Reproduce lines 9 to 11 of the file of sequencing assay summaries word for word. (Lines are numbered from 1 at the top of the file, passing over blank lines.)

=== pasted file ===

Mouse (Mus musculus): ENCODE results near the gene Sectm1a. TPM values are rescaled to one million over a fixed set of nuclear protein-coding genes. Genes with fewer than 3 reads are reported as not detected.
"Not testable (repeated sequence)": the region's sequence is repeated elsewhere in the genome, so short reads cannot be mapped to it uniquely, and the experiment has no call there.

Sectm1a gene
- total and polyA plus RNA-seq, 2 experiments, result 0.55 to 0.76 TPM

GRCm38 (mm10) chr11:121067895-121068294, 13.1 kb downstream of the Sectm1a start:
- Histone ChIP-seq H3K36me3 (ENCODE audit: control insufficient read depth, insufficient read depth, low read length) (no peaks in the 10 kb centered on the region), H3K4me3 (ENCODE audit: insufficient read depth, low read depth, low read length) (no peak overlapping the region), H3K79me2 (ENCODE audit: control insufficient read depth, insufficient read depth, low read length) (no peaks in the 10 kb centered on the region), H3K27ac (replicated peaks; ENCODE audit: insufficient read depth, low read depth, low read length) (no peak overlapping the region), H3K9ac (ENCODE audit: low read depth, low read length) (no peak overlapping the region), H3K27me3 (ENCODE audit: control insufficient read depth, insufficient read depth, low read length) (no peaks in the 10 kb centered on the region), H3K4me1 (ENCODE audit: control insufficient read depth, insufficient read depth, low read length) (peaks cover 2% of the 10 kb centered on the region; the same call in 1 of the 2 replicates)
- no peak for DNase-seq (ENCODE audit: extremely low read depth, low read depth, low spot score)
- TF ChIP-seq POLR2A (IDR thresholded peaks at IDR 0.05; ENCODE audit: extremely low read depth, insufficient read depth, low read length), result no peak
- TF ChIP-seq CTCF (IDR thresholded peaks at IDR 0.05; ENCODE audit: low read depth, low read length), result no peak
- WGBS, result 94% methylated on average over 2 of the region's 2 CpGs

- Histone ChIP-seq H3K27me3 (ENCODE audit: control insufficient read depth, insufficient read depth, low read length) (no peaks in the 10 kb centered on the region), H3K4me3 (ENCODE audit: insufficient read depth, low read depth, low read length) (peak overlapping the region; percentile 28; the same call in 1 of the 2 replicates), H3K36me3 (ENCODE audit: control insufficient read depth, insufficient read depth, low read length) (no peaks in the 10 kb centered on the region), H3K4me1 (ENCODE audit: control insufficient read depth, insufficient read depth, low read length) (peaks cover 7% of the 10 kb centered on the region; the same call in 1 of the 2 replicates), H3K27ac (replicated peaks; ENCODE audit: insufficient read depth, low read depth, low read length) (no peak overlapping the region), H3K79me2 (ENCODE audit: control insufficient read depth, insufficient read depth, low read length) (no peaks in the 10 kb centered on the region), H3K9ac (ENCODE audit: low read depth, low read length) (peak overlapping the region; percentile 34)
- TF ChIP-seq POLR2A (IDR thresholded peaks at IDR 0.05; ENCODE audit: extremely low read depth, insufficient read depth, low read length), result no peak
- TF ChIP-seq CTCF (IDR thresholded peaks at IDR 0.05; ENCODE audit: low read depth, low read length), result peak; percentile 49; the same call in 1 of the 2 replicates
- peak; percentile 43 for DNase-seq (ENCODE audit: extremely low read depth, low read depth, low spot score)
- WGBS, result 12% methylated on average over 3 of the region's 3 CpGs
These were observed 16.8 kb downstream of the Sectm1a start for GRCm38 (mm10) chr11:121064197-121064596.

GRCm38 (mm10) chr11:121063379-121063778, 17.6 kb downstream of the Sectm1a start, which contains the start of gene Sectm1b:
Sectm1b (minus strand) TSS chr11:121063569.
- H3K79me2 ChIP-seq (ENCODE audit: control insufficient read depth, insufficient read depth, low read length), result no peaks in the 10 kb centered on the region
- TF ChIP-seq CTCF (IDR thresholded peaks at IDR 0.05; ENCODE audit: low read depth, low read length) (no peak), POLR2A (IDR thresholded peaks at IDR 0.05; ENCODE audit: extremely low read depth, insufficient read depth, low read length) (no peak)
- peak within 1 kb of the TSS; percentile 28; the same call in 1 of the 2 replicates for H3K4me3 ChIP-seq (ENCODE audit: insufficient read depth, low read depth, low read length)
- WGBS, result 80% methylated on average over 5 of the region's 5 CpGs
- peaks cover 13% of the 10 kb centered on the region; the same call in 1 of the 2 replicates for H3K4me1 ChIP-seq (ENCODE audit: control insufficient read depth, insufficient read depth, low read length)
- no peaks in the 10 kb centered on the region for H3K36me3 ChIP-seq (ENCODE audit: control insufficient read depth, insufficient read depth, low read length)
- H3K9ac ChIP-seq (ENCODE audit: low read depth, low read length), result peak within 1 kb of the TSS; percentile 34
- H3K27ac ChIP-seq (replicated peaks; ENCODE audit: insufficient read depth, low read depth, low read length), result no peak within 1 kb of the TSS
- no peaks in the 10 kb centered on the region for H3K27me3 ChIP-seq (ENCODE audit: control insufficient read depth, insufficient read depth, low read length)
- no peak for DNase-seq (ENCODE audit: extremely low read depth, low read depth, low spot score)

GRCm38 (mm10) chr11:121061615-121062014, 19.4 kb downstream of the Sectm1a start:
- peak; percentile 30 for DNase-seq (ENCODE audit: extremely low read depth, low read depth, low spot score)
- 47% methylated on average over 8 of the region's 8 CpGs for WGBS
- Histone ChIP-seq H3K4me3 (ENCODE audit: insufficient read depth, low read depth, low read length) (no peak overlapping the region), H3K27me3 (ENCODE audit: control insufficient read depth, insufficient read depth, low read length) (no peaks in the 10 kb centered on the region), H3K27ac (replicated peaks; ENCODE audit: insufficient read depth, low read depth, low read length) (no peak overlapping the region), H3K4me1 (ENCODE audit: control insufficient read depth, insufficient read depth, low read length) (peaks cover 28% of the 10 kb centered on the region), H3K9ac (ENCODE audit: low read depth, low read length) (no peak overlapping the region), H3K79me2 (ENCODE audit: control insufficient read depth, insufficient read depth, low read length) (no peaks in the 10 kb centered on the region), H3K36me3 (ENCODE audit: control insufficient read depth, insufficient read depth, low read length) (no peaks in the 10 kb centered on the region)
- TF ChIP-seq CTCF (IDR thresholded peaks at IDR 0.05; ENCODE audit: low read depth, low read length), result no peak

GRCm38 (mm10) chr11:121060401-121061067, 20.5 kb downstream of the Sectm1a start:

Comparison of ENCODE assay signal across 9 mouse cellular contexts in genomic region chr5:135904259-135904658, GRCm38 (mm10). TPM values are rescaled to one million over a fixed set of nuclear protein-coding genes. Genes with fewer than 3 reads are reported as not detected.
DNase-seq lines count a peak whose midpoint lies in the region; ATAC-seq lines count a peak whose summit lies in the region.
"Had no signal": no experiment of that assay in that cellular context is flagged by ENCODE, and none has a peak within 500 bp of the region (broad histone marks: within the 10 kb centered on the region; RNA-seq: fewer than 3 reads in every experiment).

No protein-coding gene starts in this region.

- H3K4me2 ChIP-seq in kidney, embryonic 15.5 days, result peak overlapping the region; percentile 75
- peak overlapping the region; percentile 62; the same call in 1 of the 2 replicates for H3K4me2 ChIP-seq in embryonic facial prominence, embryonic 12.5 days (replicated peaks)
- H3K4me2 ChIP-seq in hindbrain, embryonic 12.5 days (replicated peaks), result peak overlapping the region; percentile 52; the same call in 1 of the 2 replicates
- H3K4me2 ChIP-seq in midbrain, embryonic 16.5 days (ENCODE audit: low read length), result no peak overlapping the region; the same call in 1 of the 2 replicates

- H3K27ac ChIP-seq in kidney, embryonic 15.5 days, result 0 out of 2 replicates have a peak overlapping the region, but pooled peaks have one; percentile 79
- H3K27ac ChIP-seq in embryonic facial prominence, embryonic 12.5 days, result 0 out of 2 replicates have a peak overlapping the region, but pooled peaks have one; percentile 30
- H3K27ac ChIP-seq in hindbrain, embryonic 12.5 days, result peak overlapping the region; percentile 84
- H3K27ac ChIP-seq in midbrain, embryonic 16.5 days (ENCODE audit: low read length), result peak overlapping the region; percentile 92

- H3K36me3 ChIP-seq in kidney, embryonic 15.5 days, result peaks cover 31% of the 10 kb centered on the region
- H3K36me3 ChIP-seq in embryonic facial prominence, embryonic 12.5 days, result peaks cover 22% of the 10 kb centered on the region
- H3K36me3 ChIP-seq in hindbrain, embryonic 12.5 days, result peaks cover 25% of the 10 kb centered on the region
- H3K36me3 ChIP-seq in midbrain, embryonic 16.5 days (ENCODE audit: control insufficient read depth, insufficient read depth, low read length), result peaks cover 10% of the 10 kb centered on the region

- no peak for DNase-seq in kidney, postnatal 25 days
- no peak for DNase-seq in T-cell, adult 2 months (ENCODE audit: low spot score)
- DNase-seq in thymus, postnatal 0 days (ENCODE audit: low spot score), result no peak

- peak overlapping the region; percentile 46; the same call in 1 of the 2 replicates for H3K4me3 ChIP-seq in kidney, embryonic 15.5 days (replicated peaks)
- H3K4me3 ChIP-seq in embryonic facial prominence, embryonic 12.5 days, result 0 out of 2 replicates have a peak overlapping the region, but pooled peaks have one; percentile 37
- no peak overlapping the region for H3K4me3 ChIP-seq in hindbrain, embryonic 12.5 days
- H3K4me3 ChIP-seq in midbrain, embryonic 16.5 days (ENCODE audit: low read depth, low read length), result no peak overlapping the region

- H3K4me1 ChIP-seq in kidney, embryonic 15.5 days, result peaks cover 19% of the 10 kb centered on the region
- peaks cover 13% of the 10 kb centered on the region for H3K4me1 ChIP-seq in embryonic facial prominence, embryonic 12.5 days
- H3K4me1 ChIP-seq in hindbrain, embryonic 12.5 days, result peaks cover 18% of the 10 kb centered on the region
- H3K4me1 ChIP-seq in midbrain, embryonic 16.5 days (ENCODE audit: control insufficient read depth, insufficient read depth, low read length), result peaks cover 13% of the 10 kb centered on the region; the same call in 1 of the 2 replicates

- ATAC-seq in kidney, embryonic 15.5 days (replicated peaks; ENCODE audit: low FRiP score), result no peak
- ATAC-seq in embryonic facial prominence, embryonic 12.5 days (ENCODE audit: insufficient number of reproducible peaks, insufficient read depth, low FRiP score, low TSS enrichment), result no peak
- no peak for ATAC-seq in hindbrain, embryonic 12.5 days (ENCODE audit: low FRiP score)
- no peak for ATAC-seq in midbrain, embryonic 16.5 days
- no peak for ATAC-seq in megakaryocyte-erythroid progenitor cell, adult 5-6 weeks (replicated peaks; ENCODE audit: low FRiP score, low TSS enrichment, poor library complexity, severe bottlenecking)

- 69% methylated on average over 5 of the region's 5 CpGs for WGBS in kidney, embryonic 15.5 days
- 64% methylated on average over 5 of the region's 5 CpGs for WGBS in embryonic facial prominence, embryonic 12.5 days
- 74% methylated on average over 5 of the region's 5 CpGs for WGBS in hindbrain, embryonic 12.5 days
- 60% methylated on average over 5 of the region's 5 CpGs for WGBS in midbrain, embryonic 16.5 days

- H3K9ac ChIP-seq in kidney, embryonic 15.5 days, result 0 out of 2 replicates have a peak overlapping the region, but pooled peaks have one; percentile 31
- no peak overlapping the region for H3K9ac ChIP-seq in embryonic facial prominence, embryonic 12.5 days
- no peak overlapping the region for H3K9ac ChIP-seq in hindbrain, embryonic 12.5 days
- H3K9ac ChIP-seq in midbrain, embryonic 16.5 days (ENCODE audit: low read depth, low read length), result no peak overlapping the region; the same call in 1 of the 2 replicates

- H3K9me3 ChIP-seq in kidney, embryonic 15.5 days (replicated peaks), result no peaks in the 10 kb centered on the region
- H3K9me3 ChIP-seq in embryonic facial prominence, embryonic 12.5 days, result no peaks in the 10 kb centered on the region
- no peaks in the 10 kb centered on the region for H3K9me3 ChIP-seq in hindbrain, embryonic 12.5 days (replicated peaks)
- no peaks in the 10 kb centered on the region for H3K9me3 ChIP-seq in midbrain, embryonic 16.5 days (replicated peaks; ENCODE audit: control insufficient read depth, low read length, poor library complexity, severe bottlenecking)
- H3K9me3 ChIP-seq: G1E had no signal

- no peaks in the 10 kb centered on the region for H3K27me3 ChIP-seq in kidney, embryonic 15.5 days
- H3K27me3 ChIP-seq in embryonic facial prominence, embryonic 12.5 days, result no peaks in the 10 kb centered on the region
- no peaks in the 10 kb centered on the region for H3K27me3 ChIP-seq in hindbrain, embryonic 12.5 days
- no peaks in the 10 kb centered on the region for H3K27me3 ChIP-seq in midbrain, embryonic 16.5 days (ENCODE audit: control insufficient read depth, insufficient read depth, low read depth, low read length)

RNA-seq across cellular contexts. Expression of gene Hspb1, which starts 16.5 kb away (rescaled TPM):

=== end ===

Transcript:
- TF ChIP-seq CTCF (IDR thresholded peaks at IDR 0.05; ENCODE audit: low read depth, low read length), result no peak
- WGBS, result 94% methylated on average over 2 of the region's 2 CpGs

- Histone ChIP-seq H3K27me3 (ENCODE audit: control insufficient read depth, insufficient read depth, low read length) (no peaks in the 10 kb centered on the region), H3K4me3 (ENCODE audit: insufficient read depth, low read depth, low read length) (peak overlapping the region; percentile 28; the same call in 1 of the 2 replicates), H3K36me3 (ENCODE audit: control insufficient read depth, insufficient read depth, low read length) (no peaks in the 10 kb centered on the region), H3K4me1 (ENCODE audit: control insufficient read depth, insufficient read depth, low read length) (peaks cover 7% of the 10 kb centered on the region; the same call in 1 of the 2 replicates), H3K27ac (replicated peaks; ENCODE audit: insufficient read depth, low read depth, low read length) (no peak overlapping the region), H3K79me2 (ENCODE audit: control insufficient read depth, insufficient read depth, low read length) (no peaks in the 10 kb centered on the region), H3K9ac (ENCODE audit: low read depth, low read length) (peak overlapping the region; percentile 34)